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Kimmie Jonceski stares at the camera while standing outside in a grassy area.
Breast cancer survivor Kimmie Jonceski says she was surprised at the lack of attention on physiotherapy after her operation.( 

Breast cancer patient Kimmie Jonceski was given a pamphlet and a brief consultation with a physiotherapist, who advised her to keep her arms and shoulders moving after her initial mastectomy surgery.

Even after the “massive operation” of breast reconstruction, she said there was no physiotherapy follow-up.

“Having a dance background, I’m generally stretching my whole body every week, so this is something that I am used to doing, but I know that this is not the case for everyone,” she said.

Once she got home after her first surgery, she diligently followed the exercises given to her, but even 18 months on she is still working hard to manage her flexibility.

“I still find that I often have to stretch an arm to keep it mobile and flexible, otherwise it freezes up and I’m back at square one,” she said.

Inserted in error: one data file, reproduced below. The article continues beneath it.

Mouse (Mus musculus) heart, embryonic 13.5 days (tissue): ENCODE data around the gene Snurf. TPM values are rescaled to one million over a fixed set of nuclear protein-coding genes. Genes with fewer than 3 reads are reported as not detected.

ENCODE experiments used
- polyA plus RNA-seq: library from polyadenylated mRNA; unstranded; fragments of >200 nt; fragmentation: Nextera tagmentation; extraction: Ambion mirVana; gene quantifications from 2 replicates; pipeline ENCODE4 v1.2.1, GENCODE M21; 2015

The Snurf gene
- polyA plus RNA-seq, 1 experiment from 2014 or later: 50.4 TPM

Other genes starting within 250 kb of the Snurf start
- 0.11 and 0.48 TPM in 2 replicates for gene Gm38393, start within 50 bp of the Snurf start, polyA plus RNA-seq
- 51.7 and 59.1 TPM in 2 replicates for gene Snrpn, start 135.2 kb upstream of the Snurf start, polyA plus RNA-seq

“Sometimes this can also be quite painful.”

Associate Professor Deirdre McGhee leans on a lab table with an open breast model.
Dr Deirdre McGhee surveyed 725 patients as part of her research.(ABC Illawarra: Justin Huntsdale


Major breast cancer surgery needs follow-up

Breast cancer researcher Deirdre McGhee said Ms Jonceski’s experience was a common one throughout Australia.

The University of Wollongong academic said women who had had a major breast cancer surgery needed comprehensive and ongoing physiotherapy rehabilitation after their operation.

Dr McGhee said many women may not read the exercise information they were given because they were often overwhelmed with emotion.

“Some women said they weren’t aware they would have trouble getting out of bed, or they couldn’t do very simple personal hygiene tasks,” she said.

“We’re leaving these women in a position where there’s so much of their life they can’t go back to, but their quality of life could be so much better — it’s just heartbreaking.”

Painful side-effects of breast cancer surgery

Dr McGhee surveyed 725 breast cancer patients across Australia to find out how much information they were given following their surgery, and how many were living with painful side effects.

After six months, 20 to 40 per cent of women said they were living with moderate to severe physical side effects, including disturbed sleep and shoulder issues.Dr McGhee says many women are unable to wear a bra after surgery.

Between 40 and 60 per cent of women said they struggled to do physical exercise, work, and complete daily tasks.

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